Competition and Regulatory Aspects of Electric Vehicles Charging | Perspectives from the FSR Policy Workshop
In recent years, the EU has strengthened its commitment to reduce greenhouse gas (GHG) emissions, aiming to a 40% GHG decrease by 2030 (with respect to 1990 levels) and a 90-95% cut by 2050. Despite past technological improvements, the transport sector is still responsible for around one-quarter of Europe’s GHG emissions. Additionally, EU Road transport accounts for more than 70% of all GHG emissions from transport apart from CO2 emissions; it also contributes to the increased concentration of air pollutants such as NOX and PM in several European cities.
The workshop on the Competition and Regulatory aspects of Electric Vehicles (EV) Charging, organized jointly by the Energy and Transport Areas of the FSR, examined the barriers in the transition from internal combustion engines to electro-mobility. Also, the potential impact of electro -mobility on the European electricity grid was discussed.
While the policy workshop featured a wide variety of perspectives, there was a general consensus that electric vehicles are an important contributor towards a more sustainable EU transport system. From the discussions, it was clear that already a significant level of competition exists in the EV manufacturing market. The trends indicate sustained growth both in demand as well as supply in the near future. The electric vehicle charging infrastructure, which is necessary to allow an even stronger penetration of EVs in the near future, emerged as the main point of concern.
The possibilities and the need for standardization of charging technology to promote electric vehicle penetration were debated. “Fast plug-in charging” requires specialized infrastructure and electric vehicles manufacturers have not yet converged towards a standard charging technology. The lack of common standards results in inefficient parallel charging networks and barriers for new entrants. Although these barriers are not insurmountable, they may delay electric vehicle penetration.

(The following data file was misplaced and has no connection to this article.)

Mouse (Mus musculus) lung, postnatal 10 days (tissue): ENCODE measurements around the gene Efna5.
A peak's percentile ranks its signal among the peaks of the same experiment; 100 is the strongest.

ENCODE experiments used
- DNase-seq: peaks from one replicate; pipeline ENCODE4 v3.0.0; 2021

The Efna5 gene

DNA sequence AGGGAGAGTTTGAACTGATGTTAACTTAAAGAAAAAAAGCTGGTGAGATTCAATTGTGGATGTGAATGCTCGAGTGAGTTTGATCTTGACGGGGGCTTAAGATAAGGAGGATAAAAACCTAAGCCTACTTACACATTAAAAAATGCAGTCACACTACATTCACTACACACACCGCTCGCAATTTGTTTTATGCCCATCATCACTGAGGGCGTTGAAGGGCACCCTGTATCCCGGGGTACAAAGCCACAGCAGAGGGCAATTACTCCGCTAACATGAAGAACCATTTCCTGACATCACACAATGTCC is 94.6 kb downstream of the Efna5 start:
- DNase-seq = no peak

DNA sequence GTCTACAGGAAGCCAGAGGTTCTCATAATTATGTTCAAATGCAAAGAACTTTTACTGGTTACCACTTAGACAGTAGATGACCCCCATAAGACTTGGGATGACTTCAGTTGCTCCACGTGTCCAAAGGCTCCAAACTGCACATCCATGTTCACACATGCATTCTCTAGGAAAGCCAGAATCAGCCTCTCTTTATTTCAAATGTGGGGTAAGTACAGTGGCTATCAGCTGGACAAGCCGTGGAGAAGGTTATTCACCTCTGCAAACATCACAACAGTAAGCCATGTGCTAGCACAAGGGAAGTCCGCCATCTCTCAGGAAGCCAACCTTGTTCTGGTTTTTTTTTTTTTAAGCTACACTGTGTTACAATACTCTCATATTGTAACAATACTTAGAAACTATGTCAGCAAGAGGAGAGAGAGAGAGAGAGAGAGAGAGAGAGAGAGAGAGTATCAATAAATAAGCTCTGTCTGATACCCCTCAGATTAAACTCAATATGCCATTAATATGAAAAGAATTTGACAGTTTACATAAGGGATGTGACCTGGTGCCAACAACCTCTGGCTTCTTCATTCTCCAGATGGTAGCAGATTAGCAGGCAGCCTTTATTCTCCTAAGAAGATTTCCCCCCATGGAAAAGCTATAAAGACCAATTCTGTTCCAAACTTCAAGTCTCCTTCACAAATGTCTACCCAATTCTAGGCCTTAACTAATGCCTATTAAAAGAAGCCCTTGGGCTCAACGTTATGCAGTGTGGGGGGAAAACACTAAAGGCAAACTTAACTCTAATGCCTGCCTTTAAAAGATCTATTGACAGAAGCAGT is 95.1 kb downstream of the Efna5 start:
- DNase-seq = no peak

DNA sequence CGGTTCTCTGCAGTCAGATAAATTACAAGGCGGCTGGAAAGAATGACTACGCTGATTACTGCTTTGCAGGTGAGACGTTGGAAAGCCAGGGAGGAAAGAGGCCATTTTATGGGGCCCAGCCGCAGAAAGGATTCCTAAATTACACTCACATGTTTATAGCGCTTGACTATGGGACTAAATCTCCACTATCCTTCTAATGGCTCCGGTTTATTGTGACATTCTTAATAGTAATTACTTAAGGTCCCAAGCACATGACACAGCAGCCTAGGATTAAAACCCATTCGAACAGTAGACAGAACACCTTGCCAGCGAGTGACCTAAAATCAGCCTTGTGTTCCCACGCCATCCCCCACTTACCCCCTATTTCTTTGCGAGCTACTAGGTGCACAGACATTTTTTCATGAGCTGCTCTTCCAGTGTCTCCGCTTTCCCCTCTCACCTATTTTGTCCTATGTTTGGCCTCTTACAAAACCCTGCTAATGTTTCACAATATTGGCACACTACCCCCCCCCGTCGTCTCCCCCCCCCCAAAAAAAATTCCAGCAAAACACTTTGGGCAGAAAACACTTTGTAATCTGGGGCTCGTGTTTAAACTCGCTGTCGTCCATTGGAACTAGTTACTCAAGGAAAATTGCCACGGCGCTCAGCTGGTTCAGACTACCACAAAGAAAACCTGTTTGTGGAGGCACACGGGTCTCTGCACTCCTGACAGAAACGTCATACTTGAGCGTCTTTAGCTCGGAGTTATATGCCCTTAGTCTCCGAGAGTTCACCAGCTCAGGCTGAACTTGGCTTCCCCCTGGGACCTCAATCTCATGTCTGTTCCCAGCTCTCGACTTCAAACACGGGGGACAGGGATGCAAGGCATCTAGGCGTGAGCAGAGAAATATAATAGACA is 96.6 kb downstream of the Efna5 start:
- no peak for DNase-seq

Next to standardization of charging technologies, also the possible regulatory access regime options and business models that could be applied to the EV charging stations were an important point on the agenda. With a key question being: should market parties build, own and operate charging stations or should there be a strong role for the DSOs? More generally, it was discussed which segments of the EV charging value chain should be regulated and which ones should be open for the market.
In general, it is agreed upon that better urban planning that takes into account the possibility of electro-mobility is required. Also, smart charging solutions are expected to play an important role as they would allow the cost-efficient integration of charging stations into the electricity grid. Using parked EVs to address and not aggravate the flexibility challenge the electricity grid is facing, mainly due to the increasing share of intermittent renewables in the generation mix, was considered a very promising idea.
On the list of things that must still be addressed is the reoccurring challenge of increased cooperation between, regulators, system operators, automakers and charging point producers.